Rich in enzymes, vitamins, proteins and, most importantly, triacontanol, a potent growth-boosting plant hormone which increases photosynthesis by raising chlorophyll levels, increasing root mass, alfalfa seed sprout tea is a powerful plant stimulant that’s perfect for the transition into flowering, when it helps to maintain close internode spacing and increase root mass. It can also be used in combination with Corn SST during vegetative growth and flowering as a general growth booster. More care must be taken with alfalfa as it is very powerful indeed and we recommend to either start the process with half the amount of seeds or to dilute in double the quantity of water before application.

Alfalfa sprouts are rich in triacontanol

Corn (Zea mays)

Corn or maize sprouts are high in enzymes, minerals and nutrients, and also very rich in cytokinins, a plant growth hormone which promotes lateral budding, branching and the development of thicker stems leading to improved nutrient transport and the capacity for heavier crops. It can even be used at twice the strength to control height, resulting in really squat, bushy plants, perfect for growing spaces with reduced headroom. Organic sweetcorn grains are the most common source of corn to use for sprouting, but all maize grains are easy to germinate and some growers even seek out heirloom varieties like Blue Corn to ensure their SST is GMO-free. Corn SST is best applied in late vegetative growth and up to the fourth or fifth week of flowering.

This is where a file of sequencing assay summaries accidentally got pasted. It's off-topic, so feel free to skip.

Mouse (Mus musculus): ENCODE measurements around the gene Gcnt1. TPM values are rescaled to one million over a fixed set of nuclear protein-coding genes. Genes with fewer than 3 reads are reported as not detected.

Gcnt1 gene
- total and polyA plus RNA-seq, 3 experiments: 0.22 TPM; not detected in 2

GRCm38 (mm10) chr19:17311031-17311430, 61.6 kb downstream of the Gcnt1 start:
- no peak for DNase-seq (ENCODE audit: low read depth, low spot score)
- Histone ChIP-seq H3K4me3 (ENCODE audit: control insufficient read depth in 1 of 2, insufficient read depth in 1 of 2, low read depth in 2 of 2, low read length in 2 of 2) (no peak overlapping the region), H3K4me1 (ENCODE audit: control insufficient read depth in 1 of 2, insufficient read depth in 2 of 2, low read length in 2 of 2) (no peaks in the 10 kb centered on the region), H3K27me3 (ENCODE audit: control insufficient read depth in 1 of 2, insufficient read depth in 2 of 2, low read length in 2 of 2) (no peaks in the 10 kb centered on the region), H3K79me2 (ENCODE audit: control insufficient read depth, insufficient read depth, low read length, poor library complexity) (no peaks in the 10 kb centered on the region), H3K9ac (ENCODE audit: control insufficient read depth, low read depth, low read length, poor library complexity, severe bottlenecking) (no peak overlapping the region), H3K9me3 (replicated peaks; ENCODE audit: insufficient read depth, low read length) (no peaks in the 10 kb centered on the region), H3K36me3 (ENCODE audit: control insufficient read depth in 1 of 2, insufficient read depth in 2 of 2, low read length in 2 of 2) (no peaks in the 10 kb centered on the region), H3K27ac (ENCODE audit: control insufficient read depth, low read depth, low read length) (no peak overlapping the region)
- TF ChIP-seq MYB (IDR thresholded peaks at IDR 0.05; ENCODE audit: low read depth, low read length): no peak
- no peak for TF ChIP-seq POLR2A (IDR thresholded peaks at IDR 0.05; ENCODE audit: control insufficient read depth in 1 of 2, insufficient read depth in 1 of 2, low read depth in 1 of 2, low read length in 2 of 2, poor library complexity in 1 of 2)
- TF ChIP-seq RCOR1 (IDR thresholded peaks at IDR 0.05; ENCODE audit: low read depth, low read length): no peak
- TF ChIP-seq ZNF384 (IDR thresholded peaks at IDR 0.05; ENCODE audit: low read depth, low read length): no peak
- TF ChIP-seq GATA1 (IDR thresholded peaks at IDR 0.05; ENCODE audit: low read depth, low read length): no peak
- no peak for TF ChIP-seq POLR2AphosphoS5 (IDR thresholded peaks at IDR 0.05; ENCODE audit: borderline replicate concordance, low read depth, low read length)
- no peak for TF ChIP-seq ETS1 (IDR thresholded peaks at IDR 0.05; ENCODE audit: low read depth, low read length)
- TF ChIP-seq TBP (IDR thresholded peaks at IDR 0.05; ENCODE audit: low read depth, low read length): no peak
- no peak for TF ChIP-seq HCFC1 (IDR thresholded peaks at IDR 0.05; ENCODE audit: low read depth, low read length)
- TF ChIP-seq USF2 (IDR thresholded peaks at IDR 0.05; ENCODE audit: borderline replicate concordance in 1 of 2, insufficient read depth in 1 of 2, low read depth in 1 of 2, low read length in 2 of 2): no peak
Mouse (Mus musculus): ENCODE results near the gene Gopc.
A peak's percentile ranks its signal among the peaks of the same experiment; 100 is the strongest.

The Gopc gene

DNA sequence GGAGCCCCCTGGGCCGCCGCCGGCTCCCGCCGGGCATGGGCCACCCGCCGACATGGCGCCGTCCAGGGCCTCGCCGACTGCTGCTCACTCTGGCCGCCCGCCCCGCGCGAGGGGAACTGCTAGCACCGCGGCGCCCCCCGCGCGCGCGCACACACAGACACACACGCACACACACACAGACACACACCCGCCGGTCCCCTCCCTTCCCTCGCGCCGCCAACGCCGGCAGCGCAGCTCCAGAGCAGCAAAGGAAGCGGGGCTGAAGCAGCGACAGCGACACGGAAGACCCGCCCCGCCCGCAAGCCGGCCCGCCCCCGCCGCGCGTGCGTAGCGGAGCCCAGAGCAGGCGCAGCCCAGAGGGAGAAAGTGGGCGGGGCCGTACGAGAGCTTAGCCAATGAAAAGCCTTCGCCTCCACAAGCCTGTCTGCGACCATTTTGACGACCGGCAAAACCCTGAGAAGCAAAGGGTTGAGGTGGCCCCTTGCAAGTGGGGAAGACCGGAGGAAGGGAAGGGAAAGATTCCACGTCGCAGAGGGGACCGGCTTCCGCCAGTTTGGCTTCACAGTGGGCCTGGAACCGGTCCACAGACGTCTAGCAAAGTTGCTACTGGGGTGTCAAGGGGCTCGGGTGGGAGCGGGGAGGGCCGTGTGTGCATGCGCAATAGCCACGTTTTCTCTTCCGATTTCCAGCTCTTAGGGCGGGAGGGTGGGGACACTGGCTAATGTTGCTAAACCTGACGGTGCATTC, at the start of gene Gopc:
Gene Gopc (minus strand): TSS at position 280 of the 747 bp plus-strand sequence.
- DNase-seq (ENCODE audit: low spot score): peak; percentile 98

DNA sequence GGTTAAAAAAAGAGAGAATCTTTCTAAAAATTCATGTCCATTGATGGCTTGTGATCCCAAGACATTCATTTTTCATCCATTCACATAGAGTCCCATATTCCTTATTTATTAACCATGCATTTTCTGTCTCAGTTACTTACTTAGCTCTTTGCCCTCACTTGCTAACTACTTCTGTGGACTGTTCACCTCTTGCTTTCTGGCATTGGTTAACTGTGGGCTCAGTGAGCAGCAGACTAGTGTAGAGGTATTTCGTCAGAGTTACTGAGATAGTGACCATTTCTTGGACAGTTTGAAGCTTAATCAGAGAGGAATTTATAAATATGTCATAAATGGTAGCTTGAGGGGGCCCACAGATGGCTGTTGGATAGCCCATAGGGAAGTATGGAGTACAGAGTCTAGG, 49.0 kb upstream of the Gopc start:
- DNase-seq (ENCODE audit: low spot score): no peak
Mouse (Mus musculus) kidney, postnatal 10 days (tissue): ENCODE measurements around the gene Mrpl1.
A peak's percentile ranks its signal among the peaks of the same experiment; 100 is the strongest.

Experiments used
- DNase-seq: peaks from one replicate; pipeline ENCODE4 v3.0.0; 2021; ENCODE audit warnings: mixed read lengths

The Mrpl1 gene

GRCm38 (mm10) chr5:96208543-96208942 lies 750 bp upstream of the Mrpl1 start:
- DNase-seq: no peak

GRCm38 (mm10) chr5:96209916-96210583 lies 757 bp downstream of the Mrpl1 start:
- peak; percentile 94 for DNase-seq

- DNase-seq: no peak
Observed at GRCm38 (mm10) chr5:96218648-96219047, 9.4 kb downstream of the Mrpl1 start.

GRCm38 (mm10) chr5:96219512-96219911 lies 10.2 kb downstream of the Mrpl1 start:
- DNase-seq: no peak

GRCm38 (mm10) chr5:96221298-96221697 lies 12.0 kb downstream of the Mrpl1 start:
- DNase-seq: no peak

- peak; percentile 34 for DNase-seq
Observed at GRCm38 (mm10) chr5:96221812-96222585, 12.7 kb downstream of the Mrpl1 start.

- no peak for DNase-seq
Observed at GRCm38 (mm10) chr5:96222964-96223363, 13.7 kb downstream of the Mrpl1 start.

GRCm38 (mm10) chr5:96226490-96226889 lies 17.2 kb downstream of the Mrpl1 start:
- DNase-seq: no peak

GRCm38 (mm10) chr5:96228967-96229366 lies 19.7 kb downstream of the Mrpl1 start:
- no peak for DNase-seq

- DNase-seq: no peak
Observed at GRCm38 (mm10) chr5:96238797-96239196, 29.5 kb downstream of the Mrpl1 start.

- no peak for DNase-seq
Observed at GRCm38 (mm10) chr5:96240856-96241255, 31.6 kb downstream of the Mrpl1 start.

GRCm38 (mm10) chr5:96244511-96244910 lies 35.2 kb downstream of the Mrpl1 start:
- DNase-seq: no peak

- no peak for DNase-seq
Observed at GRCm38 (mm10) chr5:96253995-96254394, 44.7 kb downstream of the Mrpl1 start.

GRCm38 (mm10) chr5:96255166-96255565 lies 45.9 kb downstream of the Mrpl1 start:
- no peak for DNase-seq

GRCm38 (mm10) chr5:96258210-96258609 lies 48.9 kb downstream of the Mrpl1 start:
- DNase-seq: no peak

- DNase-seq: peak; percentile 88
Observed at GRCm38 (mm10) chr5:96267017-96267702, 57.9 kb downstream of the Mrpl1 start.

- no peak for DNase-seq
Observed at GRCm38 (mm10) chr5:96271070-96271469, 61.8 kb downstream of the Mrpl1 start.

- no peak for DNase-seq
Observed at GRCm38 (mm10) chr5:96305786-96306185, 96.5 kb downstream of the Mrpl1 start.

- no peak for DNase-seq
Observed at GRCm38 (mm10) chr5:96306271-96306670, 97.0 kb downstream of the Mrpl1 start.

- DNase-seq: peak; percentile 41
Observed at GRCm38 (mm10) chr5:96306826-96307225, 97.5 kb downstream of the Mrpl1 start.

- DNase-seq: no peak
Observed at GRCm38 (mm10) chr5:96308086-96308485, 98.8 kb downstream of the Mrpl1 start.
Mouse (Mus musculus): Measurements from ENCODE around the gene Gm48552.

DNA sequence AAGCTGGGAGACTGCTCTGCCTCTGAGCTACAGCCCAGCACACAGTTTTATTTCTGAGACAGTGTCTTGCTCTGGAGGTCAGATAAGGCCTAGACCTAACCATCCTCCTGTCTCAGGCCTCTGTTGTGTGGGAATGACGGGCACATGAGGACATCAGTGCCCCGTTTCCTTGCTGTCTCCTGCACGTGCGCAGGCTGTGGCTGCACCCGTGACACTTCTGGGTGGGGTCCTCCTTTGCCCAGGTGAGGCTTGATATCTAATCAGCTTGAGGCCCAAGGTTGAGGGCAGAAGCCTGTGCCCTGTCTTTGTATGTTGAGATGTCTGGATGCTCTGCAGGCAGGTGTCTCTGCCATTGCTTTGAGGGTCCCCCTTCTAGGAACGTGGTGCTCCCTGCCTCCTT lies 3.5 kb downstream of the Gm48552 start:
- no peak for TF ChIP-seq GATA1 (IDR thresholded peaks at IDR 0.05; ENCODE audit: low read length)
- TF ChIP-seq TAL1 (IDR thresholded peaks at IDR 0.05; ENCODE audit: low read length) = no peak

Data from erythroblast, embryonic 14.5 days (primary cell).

Lentils (Lens culinaris or Lens esculenta) and other legumes

While alfalfa is, in fact, a legume, here we’re talking about other legumes, not only lentils but also larger seeds such as peas, beans or chickpeas. The sprouts of these seeds contain high concentrations of auxins, producing an SST that makes a great rooting stimulant as well as working to boost growth in general. Lentils are a great choice because, due to their relatively small size, they will germinate faster than the larger legumes.

These are the most commonly used seeds for making SSTs, but it doesn’t mean that other types of seed won’t work equally worth experimenting with. For example, an SST using sprouted hemp seeds ought to be an excellent growth booster for cannabis plants, while sunflower seeds are well known to be high in phytohormones, and many others such as rice, fenugreek, pumpkin have been recommended as well.

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How to use plant hormones in cannabis cultivation

In this blog post, we take a look at the complex world of plant hormones, talking about the wide range of effects they have, and how they control and regulate almost every aspect of our plants’ lives.

It’s important to always use seeds from organic agriculture for our SSTs, to avoid the possibility of introducing any trace of chemical pesticides and other undesirable compounds into our garden. The organic aisle in the local supermarket or health store is often the most convenient place to source seeds for sprouting, usually providing us with all the seeds listed above, alongside a range of other seeds that we could try out for ourselves at home.

What will we need to make SST?

  • 28g (1oz) of your chosen seeds, beans or grains
  • 1/4 tsp Kelp meal
  • Clean water
  • Sieve
  • Glass jar
  • Cheesecloth & elastic band
  • Blender/food processor

Everything you’ll need to make a seed sprout tea

How do we make SST?